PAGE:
But analysis of such effete social mannerisms would find no place in my Monday report for Best’s Daily Observer, so I went to the Royal Victoria Hospital to learn something about the autopsy. After the hours of waiting and running between the autopsy and X-ray rooms, all the pithy quote I heard was a loud pained ‘Aaagh!’ from a Dr Sana Ceesay, a cousin of Koro’s who is a medical doctor at the MRC, when the X-ray film was developed. I later asked him why he aaaghed. For a reply, he gave me a blank look, as if he was neither conscious of my presence nor my question or that it was too painfully forbidden to speak about.
A few days later, Koro’s remains were given back to his people and they covered it in seven pieces of white linen, lowered it two feet into a hole in the ground and hurriedly filled it up with black earth. The AFPRC government promised to investigate and tell us the circumstances under which Koro died. They did not. So, the turbo wheels of Radio Kankang, that ever-verdant rumour mill, went into hyperdrive.
I had written 17 articles on Koro’s mysterious death in the ensuring five years and interviewed two secretaries of state for the Interior, Sadibou Haidara and his successor. Both told me they found nothing, arguing the onus was on the people who knew something about Koro’s death to come forward.
Who would know anything if not for the unanswered questions: Was Koro’s death a suicide? Why would he want to kill himself? Why was he driving – if he was – alone on that deserted back road that rain-soaked night after seeing off President Jammeh at the airport? Harrowing questions, but one day, indeed one day, the linen shall be washed clean. As Winston Churchill said 56 years ago, this case is, at least by public knowledge, “a riddle wrapped in a mystery inside an enigma”.
Jammeh honourably and publicly apportioned himself blame for Koro’s death in one statement. But how much more honourable would it be if he goes beyond the rhetoric, translate the sentiment into deeds and make sure the Sise family and the country get a satisfactory explanation of the mysterious death. I find it pathetic, almost ironical when the head of state promised to leave no stone unturned in finding out the circumstances leading to the death of an alleged mentally deranged Gambian in the UK while Koro, an AFPRC council and cabinet member, died under the most mysterious of circumstances and no such fuss has been made over it!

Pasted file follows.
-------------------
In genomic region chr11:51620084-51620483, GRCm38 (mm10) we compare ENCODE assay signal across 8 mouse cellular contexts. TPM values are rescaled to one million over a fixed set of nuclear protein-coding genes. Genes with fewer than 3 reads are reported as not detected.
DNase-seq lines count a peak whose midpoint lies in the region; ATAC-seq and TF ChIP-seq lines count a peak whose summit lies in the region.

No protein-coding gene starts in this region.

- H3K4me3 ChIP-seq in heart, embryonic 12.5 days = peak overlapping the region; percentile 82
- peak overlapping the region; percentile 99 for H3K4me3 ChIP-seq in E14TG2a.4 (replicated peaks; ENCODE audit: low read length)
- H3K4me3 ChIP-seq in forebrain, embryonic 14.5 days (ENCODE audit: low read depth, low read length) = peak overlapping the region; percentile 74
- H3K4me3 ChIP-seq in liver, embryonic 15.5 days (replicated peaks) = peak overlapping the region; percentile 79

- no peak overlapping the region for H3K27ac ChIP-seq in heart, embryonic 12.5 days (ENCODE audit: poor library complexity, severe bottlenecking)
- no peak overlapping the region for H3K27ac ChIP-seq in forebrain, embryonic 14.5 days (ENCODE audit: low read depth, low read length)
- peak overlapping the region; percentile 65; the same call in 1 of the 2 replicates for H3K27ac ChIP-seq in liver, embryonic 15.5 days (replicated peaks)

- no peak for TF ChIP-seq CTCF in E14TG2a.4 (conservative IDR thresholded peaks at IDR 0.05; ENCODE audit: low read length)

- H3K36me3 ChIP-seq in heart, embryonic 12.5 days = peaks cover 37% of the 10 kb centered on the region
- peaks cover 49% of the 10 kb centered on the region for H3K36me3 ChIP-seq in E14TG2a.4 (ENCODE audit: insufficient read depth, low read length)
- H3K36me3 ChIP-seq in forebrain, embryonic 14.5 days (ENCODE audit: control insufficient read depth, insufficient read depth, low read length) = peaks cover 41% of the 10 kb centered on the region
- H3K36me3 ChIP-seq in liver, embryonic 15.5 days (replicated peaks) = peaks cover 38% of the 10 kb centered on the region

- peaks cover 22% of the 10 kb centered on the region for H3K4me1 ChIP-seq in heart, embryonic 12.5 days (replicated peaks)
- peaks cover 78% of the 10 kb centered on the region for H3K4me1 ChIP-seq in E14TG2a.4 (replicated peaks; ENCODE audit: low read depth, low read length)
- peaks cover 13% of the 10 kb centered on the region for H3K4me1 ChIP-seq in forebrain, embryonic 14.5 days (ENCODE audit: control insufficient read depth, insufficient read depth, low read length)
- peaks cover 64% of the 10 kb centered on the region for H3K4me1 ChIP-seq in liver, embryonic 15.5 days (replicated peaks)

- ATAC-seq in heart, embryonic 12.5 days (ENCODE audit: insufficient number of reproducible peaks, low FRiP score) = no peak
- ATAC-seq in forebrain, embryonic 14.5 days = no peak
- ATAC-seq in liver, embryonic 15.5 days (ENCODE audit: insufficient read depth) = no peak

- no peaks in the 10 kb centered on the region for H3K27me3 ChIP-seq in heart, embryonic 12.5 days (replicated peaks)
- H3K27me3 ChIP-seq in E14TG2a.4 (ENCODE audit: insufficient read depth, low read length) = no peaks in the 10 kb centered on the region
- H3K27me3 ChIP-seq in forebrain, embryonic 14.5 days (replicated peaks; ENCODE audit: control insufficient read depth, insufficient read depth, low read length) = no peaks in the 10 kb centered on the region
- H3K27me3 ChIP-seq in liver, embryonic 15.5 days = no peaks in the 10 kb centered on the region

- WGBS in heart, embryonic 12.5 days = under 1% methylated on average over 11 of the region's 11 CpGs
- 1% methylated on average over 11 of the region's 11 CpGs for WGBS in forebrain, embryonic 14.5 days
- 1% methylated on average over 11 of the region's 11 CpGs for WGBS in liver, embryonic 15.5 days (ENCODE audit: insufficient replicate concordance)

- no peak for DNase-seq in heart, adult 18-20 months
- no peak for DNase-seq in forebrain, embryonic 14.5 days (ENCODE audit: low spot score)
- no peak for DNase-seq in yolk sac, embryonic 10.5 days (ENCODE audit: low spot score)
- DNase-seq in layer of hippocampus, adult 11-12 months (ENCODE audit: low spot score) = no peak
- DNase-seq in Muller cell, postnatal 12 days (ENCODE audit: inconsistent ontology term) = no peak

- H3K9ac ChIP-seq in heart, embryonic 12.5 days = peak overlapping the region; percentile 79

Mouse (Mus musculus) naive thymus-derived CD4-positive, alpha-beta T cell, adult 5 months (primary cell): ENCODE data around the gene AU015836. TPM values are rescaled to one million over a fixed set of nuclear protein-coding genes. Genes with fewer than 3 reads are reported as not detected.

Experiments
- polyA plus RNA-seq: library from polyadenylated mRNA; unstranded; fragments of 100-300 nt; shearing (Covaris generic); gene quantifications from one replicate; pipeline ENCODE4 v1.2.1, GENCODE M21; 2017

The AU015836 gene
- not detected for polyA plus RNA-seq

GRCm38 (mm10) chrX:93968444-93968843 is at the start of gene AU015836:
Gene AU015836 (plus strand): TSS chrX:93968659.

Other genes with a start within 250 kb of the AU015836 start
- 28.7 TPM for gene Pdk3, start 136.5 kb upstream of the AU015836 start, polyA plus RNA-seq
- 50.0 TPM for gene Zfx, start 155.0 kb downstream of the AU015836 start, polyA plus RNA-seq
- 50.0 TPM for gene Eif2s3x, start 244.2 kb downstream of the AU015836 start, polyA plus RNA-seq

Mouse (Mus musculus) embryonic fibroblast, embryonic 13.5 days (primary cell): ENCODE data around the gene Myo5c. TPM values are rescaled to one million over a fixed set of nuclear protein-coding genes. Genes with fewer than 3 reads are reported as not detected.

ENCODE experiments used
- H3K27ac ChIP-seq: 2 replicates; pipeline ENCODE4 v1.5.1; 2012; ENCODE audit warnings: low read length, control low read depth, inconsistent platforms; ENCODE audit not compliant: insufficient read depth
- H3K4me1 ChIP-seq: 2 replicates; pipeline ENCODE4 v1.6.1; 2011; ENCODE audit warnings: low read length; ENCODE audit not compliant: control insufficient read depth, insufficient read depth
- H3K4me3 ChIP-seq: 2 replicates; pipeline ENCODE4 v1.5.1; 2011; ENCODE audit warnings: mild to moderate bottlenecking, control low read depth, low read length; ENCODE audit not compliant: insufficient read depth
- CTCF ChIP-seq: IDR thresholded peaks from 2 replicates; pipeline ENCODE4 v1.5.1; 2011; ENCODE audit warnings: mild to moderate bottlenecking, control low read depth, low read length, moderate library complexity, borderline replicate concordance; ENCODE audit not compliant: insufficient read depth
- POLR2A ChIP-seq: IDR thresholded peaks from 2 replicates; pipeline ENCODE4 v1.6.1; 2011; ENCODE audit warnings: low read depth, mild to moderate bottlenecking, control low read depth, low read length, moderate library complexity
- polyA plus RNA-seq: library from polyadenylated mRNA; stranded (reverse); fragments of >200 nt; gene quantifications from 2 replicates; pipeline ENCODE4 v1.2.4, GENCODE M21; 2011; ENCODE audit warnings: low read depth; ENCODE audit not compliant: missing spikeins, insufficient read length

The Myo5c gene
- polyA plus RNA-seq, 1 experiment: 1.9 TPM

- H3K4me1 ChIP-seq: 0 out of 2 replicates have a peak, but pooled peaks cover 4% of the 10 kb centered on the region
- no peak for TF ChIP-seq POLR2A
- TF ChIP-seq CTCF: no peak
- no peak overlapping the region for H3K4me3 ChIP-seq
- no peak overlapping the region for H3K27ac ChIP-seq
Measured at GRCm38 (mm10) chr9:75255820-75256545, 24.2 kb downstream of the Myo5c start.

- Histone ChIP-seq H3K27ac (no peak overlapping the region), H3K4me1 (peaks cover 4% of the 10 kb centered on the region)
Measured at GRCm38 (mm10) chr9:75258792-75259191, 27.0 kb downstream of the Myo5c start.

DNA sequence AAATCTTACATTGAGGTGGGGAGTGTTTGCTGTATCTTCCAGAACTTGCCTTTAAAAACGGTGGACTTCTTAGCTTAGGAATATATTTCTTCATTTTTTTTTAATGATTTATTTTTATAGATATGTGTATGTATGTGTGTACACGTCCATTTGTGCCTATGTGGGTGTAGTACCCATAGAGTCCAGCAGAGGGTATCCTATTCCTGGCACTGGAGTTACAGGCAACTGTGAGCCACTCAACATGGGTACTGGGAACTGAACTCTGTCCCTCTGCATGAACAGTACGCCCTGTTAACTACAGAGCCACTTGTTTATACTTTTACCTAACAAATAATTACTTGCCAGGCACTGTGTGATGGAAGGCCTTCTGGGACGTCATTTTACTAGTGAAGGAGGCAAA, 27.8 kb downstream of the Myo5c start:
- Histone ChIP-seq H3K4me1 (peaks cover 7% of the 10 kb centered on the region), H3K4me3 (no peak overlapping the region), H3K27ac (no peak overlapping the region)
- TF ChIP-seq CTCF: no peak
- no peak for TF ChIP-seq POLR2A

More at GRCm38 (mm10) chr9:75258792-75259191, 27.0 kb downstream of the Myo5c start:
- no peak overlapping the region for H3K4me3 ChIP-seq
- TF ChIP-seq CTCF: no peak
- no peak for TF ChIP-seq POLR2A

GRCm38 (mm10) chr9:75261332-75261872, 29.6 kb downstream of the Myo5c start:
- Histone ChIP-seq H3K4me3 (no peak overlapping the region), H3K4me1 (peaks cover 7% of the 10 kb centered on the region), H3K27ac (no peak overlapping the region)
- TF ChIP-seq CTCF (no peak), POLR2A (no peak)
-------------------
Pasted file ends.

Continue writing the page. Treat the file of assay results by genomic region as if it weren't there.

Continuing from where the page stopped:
Indeed, if the government could investigate the burning of Jato, a small naval boat, then it can surely investigate the burning of Koro, a sitting minister of state. I hope it is not a case of the drummer sitting on the drumstick. Then, as the Mandinkas say, the drumbeat will never be heard. Hmmm! The government is under a strong moral obligation to act and tell us what they really know about the death. It would be sad, wouldn’t it be, if despite all the good things they’ve done, the military government would allow one ugly incident to obfuscate their image and haunt their legacy. Let these words ring in their ears as they take to their pillows tonight, remember there’s a place:
There, earth’s tears are dried
There, its hidden things are clear
There, the work of life is tried
By a Juster Judge than here.
This article was first published in the Daily Observer on 25th June 2000.